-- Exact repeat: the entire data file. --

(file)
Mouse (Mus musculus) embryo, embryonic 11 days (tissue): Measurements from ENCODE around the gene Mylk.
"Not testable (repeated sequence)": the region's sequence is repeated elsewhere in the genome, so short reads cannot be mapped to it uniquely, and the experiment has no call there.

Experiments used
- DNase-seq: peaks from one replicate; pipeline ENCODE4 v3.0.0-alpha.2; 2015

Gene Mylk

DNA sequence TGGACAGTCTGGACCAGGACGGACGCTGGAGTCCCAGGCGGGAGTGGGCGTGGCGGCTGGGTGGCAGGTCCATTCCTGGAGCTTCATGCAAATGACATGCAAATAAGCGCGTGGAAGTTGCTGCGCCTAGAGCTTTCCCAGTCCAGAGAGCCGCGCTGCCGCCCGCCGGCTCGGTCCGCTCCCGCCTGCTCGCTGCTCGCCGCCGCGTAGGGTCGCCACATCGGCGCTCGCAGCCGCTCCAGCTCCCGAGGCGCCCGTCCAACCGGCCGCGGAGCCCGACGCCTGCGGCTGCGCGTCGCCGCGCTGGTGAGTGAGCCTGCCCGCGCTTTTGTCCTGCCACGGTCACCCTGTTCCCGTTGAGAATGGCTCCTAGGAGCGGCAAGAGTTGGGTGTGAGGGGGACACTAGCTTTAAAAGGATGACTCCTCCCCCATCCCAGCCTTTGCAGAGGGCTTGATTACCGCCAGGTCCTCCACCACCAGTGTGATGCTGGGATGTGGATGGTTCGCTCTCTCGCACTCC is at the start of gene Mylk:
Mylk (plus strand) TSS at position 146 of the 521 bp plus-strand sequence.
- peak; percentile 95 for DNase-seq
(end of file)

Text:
Mouse (Mus musculus) embryo, embryonic 11 days (tissue): Measurements from ENCODE around the gene Mylk.
"Not testable (repeated sequence)": the region's sequence is repeated elsewhere in the genome, so short reads cannot be mapped to it uniquely, and the experiment has no call there.

Experiments used
- DNase-seq: peaks from one replicate; pipeline ENCODE4 v3.0.0-alpha.2; 2015

Gene Mylk

DNA sequence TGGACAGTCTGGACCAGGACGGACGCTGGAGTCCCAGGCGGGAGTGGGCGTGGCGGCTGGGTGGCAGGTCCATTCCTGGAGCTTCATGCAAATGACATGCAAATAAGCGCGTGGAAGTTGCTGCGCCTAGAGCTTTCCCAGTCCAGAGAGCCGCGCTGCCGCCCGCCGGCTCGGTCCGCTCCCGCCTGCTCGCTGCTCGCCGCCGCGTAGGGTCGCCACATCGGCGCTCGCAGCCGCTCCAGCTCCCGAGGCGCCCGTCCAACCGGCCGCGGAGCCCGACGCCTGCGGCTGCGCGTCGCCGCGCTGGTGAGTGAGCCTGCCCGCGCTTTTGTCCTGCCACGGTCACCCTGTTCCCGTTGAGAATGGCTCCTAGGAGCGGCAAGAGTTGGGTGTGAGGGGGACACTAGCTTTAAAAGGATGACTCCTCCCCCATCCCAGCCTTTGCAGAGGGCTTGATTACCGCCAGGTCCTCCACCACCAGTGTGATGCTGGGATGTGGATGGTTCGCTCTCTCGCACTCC is at the start of gene Mylk:
Mylk (plus strand) TSS at position 146 of the 521 bp plus-strand sequence.
- peak; percentile 95 for DNase-seq